Mar 08 2008
This weekend I started asking myself, What are some of the best uses of poetry in the movies? I can think of a handful of movies about famous poets, and a few more that use poetry in a powerful way — though, when I started writing them down, the list was not very long.
One of the first movies that I wrote down was “Four Weddings and a Funeral.” I still find the movie to be very funny. How can you go wrong with an appearance by Rowan Atkinson as a stuttering priest performing his first wedding ceremony? But the emotional heart of the movie, the scene that stays with you longest, is John Hannah’s truly moving reading of W. H. Auden’s “Funeral Blues” read for his dead partner…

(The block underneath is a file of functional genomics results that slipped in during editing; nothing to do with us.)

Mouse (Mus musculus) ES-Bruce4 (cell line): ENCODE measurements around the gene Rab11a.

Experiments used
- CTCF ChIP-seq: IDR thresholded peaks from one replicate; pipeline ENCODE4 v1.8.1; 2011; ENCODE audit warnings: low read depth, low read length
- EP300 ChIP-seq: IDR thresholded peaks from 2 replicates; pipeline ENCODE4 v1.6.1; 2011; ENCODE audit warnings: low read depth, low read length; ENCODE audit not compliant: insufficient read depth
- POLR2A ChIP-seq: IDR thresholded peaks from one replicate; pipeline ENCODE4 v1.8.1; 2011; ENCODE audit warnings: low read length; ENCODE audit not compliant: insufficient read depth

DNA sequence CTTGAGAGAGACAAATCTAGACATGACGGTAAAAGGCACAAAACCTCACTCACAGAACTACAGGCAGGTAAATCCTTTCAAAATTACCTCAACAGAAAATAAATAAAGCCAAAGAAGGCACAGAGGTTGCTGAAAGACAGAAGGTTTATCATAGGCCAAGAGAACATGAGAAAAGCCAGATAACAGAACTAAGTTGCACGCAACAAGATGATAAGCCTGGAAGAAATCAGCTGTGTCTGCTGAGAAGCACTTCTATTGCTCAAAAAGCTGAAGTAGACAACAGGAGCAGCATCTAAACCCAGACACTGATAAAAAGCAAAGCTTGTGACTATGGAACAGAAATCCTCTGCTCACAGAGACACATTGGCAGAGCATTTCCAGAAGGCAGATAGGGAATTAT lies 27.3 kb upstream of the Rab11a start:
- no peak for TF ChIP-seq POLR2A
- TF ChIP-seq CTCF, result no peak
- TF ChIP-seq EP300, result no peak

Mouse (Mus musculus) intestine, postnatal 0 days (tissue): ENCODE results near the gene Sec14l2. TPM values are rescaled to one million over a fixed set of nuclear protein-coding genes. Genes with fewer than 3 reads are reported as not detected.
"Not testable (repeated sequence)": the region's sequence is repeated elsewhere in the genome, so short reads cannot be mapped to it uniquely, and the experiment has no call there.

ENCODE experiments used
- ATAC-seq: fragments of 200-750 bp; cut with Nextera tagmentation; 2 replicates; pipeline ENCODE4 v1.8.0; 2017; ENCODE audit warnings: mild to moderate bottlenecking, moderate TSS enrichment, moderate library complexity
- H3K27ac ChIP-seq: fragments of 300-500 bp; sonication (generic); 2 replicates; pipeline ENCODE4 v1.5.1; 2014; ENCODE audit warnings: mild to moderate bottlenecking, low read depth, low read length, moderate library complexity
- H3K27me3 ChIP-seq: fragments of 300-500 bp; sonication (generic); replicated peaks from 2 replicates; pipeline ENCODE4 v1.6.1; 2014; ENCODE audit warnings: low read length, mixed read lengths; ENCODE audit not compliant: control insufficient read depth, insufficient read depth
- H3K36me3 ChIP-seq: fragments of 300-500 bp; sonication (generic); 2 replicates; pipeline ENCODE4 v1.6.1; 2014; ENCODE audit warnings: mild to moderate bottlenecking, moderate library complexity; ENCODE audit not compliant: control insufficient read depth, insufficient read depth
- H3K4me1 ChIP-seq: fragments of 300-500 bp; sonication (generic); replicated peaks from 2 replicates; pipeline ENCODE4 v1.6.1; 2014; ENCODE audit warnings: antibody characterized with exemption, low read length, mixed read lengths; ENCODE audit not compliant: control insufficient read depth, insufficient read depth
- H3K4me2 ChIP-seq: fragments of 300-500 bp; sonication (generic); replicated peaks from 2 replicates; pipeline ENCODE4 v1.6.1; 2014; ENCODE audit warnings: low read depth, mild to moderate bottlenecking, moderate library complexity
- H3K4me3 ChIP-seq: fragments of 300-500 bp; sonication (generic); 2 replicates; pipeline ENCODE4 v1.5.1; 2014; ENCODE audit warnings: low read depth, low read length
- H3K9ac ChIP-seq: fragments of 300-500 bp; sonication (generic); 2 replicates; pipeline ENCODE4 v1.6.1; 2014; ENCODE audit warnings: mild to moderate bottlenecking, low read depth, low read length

|Four Weddings and a Funeral (DVD)|
by W. H. Auden
Stop all the clocks, cut off the telephone.
Prevent the dog from barking with a juicy bone,
Silence the pianos and with muffled drum
Bring out the coffin, let the mourners come.
Let aeroplanes circle moaning overhead
Scribbling in the sky the message He is Dead,
Put crêpe bows round the white necks of the public doves,
Let the traffic policemen wear black cotton gloves.
He was my North, my South, my East and West,
My working week and my Sunday rest
My noon, my midnight, my talk, my song;
I thought that love would last forever, I was wrong.
The stars are not wanted now; put out every one,
Pack up the moon and dismantle the sun.
Pour away the ocean and sweep up the wood;
For nothing now can ever come to any good.
The power of this mournful poem, and of John Hannah’s reading of it, can be found by doing a search on the Internet. Half the time you find reference to the poem, you’ll find reference to the movie as well.
What are your favorite uses of poetry in the movies?